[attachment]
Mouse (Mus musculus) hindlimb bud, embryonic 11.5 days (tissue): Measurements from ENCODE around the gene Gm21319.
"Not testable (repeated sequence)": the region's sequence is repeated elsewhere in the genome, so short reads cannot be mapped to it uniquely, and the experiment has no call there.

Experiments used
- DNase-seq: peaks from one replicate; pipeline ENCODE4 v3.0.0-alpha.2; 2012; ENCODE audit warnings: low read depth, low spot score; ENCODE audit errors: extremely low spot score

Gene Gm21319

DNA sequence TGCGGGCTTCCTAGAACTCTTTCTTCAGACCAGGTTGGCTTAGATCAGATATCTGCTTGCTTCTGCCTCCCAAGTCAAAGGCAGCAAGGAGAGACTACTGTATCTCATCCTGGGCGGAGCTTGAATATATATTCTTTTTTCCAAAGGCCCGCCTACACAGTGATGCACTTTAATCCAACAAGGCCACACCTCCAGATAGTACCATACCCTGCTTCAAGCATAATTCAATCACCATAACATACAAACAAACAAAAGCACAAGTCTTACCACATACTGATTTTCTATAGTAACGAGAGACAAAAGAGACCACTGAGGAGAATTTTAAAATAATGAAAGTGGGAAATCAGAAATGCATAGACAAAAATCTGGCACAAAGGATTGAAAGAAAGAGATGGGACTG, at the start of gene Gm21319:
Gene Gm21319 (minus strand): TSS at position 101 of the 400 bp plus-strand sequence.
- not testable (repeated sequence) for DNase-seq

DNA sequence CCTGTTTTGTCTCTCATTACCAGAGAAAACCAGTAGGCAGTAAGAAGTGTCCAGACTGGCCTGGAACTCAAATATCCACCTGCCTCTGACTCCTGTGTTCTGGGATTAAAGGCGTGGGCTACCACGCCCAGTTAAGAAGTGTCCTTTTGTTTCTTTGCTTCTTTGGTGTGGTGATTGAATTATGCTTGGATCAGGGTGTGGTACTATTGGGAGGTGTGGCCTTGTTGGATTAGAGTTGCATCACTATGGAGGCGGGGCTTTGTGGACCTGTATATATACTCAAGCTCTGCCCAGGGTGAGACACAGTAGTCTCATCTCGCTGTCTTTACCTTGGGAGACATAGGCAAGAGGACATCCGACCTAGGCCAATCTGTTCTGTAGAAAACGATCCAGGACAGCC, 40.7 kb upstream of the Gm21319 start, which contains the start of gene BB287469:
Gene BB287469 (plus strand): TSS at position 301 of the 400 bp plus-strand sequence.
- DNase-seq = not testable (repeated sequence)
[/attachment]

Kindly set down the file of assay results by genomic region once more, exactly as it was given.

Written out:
Mouse (Mus musculus) hindlimb bud, embryonic 11.5 days (tissue): Measurements from ENCODE around the gene Gm21319.
"Not testable (repeated sequence)": the region's sequence is repeated elsewhere in the genome, so short reads cannot be mapped to it uniquely, and the experiment has no call there.

Experiments used
- DNase-seq: peaks from one replicate; pipeline ENCODE4 v3.0.0-alpha.2; 2012; ENCODE audit warnings: low read depth, low spot score; ENCODE audit errors: extremely low spot score

Gene Gm21319

DNA sequence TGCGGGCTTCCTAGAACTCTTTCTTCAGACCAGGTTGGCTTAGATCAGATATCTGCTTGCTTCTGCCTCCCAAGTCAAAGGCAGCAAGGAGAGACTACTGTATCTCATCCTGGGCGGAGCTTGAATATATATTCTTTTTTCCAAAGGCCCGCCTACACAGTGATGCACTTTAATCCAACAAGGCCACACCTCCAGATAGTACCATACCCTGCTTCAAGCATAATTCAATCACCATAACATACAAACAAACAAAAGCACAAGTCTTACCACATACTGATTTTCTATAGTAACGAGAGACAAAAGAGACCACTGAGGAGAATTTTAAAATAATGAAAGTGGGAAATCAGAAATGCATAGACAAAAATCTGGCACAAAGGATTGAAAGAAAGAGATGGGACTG, at the start of gene Gm21319:
Gene Gm21319 (minus strand): TSS at position 101 of the 400 bp plus-strand sequence.
- not testable (repeated sequence) for DNase-seq

DNA sequence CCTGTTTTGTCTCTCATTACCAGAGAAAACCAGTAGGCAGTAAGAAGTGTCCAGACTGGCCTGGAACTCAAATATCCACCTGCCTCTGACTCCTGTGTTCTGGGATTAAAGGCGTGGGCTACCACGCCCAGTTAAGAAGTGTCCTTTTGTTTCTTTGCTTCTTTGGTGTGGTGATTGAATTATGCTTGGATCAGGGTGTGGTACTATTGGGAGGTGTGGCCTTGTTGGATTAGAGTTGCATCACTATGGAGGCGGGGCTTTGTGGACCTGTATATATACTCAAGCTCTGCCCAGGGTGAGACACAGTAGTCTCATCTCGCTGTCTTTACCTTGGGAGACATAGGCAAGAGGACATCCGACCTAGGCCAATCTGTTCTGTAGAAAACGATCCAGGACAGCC, 40.7 kb upstream of the Gm21319 start, which contains the start of gene BB287469:
Gene BB287469 (plus strand): TSS at position 301 of the 400 bp plus-strand sequence.
- DNase-seq = not testable (repeated sequence)